“14. With the whole Church I acknowledge that Mary, being a mere creature fashioned by the hands of God is, compared to his infinite majesty, less than an atom, or rather is simply nothing, since he alone can say, “I am he who is”. Consequently, this great Lord, who is ever independent and self-sufficient, never had and does not now have any absolute need of the Blessed Virgin for the accomplishment of his will and the manifestation of his glory. To do all things he has only to will them.”

      One must bear that in mind as well when reading St. Louis de Montfort on Our Lady.

  • Tim Jones

    May I add that there is no requirement that any Catholic enjoy St. Louis de Montfort, or even read him at all?
    There are many helpful resources regarding Marian devotion. If you don’t find St. Louis de Montfort helpful to you, find something else that is.

  • Tim Jones

    It does not mean there is something *wrong* with you.

  • Bill

    Im sorry you were disappointed and insulted, but at the same time don’t get discouraged, which could lead to a loss of faith.

    You know who helps here? Mary.

    • midwestlady

      Too late, Bill. I am discouraged.

      • Stu

        Well, don’t be.

        MWL, I think there is any number of people here who would willingly give you their time to discuss this issue especially if you believe it is a challenge to your faith as a Catholic. I am absolutely confident of that. In fact, I have seen it in this very thread. But they also would like to do so without being insulted. I think that is reasonable. And I think that is a good place to start.

        Devotion to Our Lady can be tough. I agree. It was for me. Years of fundamentalist thought almost made me antagonistic towards her. In fact it saddens me now. But if she always points us to Christ, in her humility all of our praise of her she also directs that way. She magnifies the Lord and she helps me approach Christ in a much, much better way.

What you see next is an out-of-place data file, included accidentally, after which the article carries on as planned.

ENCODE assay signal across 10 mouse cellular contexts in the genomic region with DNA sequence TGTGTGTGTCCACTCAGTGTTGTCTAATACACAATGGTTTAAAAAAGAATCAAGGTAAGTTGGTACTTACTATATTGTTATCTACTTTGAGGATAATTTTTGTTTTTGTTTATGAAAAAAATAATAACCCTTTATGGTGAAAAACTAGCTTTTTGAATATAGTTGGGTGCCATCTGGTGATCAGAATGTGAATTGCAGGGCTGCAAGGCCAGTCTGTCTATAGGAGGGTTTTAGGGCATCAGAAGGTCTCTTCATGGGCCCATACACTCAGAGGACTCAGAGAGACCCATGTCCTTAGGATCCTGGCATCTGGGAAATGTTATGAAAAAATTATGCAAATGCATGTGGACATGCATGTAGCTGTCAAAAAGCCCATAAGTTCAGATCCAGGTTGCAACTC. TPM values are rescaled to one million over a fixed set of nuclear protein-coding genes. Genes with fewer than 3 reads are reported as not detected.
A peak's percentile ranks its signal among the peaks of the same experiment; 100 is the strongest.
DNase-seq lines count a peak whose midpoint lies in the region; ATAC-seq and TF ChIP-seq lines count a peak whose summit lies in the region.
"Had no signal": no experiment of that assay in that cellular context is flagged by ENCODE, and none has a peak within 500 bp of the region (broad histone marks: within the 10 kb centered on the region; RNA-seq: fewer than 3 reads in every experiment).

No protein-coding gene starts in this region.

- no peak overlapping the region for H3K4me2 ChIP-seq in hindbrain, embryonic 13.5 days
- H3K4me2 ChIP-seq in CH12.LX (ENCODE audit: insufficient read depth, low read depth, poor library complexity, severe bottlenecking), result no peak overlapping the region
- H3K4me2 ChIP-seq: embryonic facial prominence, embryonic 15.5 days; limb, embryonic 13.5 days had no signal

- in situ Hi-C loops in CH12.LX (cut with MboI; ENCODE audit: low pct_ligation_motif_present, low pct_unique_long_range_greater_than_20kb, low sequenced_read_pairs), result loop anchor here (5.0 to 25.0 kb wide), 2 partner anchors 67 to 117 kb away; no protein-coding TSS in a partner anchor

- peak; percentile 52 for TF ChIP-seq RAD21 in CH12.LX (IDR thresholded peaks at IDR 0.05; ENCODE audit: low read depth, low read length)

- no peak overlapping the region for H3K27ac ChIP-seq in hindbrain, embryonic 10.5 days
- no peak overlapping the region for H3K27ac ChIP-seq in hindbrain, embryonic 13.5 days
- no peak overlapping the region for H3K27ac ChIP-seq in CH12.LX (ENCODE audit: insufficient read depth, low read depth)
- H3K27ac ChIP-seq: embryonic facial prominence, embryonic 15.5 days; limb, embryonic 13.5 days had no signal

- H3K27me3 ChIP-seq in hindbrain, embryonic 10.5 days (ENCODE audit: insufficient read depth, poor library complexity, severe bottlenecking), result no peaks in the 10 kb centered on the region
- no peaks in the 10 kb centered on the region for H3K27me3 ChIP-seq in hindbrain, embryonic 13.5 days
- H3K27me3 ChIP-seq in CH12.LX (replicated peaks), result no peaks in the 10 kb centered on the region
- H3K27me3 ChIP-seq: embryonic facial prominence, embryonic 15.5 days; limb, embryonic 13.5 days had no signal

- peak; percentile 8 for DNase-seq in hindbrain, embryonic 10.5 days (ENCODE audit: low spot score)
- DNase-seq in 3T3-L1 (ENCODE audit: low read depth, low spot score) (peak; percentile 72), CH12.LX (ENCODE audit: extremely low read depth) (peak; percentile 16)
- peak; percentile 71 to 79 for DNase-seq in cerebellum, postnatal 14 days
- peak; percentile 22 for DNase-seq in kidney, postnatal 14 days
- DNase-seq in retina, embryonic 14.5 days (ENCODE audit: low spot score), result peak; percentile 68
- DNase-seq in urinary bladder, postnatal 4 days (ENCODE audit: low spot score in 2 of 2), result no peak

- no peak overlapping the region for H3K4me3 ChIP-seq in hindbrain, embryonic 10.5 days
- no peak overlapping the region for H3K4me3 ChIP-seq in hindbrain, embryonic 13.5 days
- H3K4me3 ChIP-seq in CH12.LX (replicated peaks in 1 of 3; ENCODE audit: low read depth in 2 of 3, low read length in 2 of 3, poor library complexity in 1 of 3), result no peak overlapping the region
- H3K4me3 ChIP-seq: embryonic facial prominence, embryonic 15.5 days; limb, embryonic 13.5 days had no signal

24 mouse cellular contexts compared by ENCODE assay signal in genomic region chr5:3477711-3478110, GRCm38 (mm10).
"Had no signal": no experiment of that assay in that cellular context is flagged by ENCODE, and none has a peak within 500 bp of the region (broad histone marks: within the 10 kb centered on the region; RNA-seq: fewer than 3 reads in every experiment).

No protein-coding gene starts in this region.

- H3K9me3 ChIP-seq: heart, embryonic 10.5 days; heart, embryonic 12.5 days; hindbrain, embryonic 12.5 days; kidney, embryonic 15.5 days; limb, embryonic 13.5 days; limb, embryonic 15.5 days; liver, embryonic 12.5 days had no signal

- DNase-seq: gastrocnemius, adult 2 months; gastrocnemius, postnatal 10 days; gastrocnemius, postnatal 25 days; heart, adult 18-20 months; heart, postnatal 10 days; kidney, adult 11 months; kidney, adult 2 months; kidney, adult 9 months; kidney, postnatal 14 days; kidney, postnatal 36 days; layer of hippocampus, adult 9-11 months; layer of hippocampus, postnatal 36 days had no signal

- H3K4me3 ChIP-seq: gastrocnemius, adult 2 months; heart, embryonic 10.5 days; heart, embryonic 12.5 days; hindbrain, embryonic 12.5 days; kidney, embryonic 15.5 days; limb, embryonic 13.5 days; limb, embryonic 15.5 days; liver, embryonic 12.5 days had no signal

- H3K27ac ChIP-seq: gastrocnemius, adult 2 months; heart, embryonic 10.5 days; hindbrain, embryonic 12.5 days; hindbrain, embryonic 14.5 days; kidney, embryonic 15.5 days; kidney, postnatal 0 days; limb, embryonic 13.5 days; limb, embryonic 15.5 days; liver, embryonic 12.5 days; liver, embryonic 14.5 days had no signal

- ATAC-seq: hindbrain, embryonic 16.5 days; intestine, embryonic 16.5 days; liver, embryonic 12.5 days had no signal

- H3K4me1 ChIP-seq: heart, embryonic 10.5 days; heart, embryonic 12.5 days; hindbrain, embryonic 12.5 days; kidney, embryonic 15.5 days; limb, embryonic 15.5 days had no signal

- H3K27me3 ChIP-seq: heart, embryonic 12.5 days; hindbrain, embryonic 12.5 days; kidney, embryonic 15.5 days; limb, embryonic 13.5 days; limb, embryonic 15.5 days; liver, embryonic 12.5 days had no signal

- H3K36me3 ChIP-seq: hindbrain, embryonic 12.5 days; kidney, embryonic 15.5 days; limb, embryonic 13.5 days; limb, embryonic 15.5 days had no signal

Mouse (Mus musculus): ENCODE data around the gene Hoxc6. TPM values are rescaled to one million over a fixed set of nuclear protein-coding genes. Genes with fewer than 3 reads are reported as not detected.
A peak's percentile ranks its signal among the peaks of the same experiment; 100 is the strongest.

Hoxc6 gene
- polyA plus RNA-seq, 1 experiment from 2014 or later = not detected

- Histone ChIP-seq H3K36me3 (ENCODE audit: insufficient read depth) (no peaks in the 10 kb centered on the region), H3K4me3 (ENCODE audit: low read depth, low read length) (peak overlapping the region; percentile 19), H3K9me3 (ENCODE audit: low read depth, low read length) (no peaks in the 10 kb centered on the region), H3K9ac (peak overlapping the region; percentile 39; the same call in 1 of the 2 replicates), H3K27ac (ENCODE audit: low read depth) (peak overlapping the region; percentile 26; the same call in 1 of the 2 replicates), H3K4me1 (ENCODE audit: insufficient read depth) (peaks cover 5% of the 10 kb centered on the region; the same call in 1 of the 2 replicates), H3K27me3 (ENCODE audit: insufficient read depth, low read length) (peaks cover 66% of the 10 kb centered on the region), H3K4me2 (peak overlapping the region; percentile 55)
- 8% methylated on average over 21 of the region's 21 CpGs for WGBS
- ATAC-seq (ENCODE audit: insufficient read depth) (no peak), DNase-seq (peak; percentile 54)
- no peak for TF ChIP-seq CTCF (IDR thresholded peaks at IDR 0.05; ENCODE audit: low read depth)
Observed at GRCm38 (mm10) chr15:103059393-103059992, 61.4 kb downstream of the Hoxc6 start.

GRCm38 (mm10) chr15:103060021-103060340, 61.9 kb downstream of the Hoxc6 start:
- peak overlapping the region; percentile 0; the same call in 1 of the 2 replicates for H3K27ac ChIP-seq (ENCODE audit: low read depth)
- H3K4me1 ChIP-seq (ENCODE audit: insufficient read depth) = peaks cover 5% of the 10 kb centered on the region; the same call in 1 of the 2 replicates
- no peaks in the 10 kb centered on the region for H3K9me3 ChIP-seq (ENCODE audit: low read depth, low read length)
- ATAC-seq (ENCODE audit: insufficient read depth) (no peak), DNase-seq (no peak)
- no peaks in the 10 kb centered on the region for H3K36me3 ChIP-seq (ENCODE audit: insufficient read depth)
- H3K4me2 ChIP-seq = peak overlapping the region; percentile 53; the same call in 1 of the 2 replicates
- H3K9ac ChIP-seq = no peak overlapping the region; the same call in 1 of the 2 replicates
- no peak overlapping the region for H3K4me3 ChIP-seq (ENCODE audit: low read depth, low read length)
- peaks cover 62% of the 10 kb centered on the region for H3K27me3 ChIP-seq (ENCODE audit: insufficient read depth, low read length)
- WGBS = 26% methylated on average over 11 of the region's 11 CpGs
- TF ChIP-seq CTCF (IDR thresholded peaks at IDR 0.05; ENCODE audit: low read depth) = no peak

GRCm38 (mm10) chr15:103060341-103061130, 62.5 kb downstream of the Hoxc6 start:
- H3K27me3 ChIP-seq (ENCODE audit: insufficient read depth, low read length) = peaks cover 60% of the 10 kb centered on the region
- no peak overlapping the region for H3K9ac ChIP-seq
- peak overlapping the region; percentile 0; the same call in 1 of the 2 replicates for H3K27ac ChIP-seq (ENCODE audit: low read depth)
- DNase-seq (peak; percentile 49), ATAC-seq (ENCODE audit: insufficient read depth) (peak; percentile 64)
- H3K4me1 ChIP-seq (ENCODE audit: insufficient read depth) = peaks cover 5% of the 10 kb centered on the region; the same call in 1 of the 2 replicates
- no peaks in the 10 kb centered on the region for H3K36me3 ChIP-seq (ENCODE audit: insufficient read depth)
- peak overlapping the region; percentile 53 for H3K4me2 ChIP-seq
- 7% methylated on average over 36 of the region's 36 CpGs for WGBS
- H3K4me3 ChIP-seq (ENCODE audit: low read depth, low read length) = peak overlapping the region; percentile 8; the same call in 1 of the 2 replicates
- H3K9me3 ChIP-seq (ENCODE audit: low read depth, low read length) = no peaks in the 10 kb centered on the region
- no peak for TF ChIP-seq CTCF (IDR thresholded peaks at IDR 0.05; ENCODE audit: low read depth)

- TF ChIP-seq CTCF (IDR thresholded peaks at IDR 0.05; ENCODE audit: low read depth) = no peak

• midwestlady

          I don’t need to be “convinced” of a lot of flowery memorized stuff about Mary by some cradle Catholic, Bill. It’s not something I’m very interested in. But it’s not only the Marian thing, Bill. It’s not even mostly the Marian thing. I’m just discouraged by all of it.

          • Stu

            I’m neither Bill, nor “some cradle Catholic” (as if that is a bad thing).

          • Becky

            Hi, midwestlady,

            I also am a convert who gets very discouraged at times about the kinds of issues that have been discussed in this thread, as well as others. Please let me know if you’d like to correspond. I don’t know if we can access each other’s e-mail addresses through this thread, but maybe we could “swap” them through Mark Shea?

          • Bella

            Wow. So our love for Mary is merely “flowery memorized stuff.” And you know this about us HOW?